For Dancehall stalwart Bounty Killer, rhyming plays an integral role in songwriting, but it’s an art form he believes is lost upon the new crop of Jamaican artists.
Referencing his 90s contemporaries, the Eagle and the Hawk deejay said they deliberately ensured word-endings were sonically-parallel, upping the ante with different pronunciations.
“The art of the pronunciation a mek it rhyme – those are the things we practised,” Bounty recently said on The Cut. “Nowadays, man just seh words, dem nuh badda rhyme again cause nowadays the song dem nav nuh rhyme… I understand the story, but it nuh rhyme. Back inna the days, we mek everything rhyme and I don’t know how we do it… It’s like rhyme a run out now cause people nuh rhyme again and a so we’re used to creativity cause it force you fi go the furthest fi find the line fi rhyme. Nowadays, people just lackadaisical and just say anything.”
The Seaview-bred artist was an early student of music, ingesting the lyrical delivery of forerunners Super Cat and Junior Cat, whose rhymes packed context, superseding phonetics.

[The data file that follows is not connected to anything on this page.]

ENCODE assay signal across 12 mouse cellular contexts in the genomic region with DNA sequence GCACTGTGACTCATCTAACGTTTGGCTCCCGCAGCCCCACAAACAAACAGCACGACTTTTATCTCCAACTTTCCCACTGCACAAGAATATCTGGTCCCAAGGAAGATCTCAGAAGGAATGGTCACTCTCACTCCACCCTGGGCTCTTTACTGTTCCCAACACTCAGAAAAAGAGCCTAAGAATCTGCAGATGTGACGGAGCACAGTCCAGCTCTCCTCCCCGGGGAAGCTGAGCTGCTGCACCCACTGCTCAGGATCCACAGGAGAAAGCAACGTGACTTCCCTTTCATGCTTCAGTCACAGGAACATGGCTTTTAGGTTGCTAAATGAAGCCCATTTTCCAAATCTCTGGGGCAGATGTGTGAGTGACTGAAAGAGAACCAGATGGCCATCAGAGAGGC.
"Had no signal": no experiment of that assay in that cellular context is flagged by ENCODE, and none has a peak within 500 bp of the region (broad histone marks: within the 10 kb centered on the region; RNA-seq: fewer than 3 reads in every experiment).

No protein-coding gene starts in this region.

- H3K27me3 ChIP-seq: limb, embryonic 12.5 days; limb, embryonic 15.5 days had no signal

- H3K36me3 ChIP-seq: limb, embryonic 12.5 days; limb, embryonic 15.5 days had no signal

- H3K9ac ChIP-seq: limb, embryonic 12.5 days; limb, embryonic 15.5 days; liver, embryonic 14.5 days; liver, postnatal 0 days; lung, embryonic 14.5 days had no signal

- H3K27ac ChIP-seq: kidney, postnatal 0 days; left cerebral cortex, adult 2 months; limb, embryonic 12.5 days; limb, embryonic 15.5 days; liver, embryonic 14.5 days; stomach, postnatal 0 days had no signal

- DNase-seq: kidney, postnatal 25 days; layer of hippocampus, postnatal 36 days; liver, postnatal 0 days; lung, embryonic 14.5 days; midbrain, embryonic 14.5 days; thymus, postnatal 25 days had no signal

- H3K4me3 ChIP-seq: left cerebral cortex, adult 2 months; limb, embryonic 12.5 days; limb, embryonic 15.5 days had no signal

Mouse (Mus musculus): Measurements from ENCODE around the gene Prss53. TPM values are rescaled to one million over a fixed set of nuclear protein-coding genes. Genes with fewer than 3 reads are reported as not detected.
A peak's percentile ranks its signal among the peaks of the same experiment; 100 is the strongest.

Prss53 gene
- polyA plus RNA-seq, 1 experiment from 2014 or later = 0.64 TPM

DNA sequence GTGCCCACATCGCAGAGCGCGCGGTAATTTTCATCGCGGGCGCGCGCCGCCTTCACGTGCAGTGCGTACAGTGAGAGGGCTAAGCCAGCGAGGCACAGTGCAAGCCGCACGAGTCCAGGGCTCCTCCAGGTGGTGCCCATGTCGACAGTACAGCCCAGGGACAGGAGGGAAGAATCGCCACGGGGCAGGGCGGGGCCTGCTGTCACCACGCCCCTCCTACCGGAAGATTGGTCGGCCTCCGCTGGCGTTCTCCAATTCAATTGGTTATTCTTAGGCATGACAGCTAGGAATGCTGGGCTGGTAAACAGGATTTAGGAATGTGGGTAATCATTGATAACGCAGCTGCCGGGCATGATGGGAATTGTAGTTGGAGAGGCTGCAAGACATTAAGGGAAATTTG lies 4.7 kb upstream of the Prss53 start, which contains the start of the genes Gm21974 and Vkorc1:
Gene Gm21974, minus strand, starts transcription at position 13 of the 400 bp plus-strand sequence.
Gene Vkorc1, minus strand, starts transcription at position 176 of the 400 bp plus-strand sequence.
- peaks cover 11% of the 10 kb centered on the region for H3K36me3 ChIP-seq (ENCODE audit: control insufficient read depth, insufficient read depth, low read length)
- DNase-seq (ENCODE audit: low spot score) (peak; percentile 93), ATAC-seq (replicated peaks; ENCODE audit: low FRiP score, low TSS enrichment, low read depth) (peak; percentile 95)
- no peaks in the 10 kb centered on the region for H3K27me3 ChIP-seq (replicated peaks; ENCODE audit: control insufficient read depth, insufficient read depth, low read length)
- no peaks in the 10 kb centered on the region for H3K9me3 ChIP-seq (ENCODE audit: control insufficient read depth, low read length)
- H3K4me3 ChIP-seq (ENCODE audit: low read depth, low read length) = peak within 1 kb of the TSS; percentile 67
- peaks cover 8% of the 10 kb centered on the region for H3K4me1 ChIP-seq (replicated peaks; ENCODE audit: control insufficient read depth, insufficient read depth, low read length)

“Rhyme is a thing weh it mek a lot of sense when you a tell a story with the rhyme cause some people nuh know fi tell story with rhyme, dem just rhyme dem true dem sound alike, but me use the rhyme as story,” Bounty said.
The topic formed part of a wider conversation about how Bounty curated his brand, from his early signature all-black ensemble to his songwriting and infamous slangs. Waltzing between his and the current generation of artists, he said there was little room for copycats. When he made his debut as Bounty Hunter more than three decades ago, he distinguished himself by sporting looks from Western movies.
“When we a come now, we did think yuh haffi have the right image, yuh haffi have the right style, yuh haffi have the right lyrics,” the Anytime deejay said.
“Image was something we have to sit down and figure out, that’s why mi seh mi name ‘The Bounty Hunter’ and the first time mi come out inna the Daniel Boone hat and the cowboy frill and everything, cause I was portraying an image from a movie.”
Just as he’d looked up to the rhyming prowess of Super Cat and Junior Cat, he got cues from the brand images of other artists.
“We used to hear bout the Josey Wales, the John Wayne. We see the Pinchers come out inna the bandolero something. The Ninjaman come out inna the Ninja something dem. Den we see Shabba come in the flairy-flairy clothes and Buju Banton come and him have the eyeglass.
“Everybody used to have an image, so, it used to feel like if you don’t have an image, yuh naked inna music, so, me deliberately sit down and plan an image, plan the style dem, the speech… A nuh like nowadays everybody look pon everybody and waan copy and sound like and look alike. Creativity was a thing at that time, so, we used to sit down and practise the image and the style and everything.”